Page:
Scientific collections are nature's memory
– Archivers of the past, the present and the future, for us and for future generations
The collections of the Finnish Museum of Natural History, Luomus, comprise animal, plant, fungal, mineral and fossil samples. In all, the collections of Luomus make up over 50 percent of all natural history collections in Finland. The collection holds over 13 million samples.
The collections are primarily used for taxonomic and systematic research, in Finland and internationally. Additionally, the collections are significant for students in these fields, and for monitoring studies of Finnish environments.
The three public attractions of Luomus are built around these collections. Combined with research data, they support teaching of environmental awareness and offer experiences, information and potential for new insights.
In addition to the scientific specimen collections, Luomus accumulates and maintains databases on topics such as bird ringing and the distribution of plant species.
Luomus' zoological collection is the largest scientific collection of animal specimens in Finland. It consists of approximately nine million specimens and sample lots. The foundation of the zoological museum collection was laid by the donation of the collection of the Societas pro Fauna et Flora Fennica to the University of Helsinki (the Imperial Alexander University) in 1858. Today the collection is supplemented primarily by materials from research projects and expeditions and by donations.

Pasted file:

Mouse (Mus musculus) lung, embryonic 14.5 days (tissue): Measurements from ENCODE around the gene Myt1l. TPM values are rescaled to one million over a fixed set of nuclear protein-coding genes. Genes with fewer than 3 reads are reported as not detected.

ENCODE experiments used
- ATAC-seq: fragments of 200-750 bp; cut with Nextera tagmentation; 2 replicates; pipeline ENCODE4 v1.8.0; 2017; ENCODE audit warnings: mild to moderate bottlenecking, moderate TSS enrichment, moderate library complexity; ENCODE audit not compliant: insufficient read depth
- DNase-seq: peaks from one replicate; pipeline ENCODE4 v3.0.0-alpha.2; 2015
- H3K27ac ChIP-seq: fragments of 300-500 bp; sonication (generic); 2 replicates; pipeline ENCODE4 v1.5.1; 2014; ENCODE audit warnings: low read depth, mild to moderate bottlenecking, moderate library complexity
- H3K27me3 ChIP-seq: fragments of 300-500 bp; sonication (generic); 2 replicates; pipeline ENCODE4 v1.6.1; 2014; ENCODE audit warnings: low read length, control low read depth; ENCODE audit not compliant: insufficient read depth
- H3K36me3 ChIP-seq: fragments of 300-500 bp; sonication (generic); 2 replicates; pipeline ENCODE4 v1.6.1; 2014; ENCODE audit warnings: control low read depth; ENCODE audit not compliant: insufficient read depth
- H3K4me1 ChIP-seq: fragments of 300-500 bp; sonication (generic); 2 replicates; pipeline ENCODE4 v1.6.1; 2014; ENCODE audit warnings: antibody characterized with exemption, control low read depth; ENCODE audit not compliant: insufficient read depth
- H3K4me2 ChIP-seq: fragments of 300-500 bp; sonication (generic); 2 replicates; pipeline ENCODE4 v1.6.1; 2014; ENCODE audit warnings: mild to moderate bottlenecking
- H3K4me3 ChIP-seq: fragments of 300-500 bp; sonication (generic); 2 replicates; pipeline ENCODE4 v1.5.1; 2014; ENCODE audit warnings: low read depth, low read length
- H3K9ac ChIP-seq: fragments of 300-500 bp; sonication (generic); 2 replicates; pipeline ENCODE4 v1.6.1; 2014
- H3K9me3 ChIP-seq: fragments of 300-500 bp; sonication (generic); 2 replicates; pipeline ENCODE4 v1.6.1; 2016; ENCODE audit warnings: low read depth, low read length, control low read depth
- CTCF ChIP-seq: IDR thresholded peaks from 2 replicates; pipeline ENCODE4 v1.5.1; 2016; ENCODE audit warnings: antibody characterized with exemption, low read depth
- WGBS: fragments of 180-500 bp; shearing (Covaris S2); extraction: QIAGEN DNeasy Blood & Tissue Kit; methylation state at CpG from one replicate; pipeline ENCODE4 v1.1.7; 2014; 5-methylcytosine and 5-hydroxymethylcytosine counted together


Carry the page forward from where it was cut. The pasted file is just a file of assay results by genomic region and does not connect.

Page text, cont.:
Currently, the botanical and mycological collections of Luomus hold approximately 3.3 million plant and fungal specimens. Over the last years the annual growth of the collections has been 20 000 samples on average. The growth comes from donations, research materials and samples exchaged with other herbaria. The international herbarium code for the museum is H.
The national geological collection holds approximately 50 000 mineral and rock samples, about 600 meteorites and about 44 000 fossil, bone and soil samples. The specialities of this collection, which originates in the 18th century, are, for example, Finnish jewels and meteorites, the oldest rock specimens in Europe, the Antarctica collection, the mammoth collection and fossils from Åland.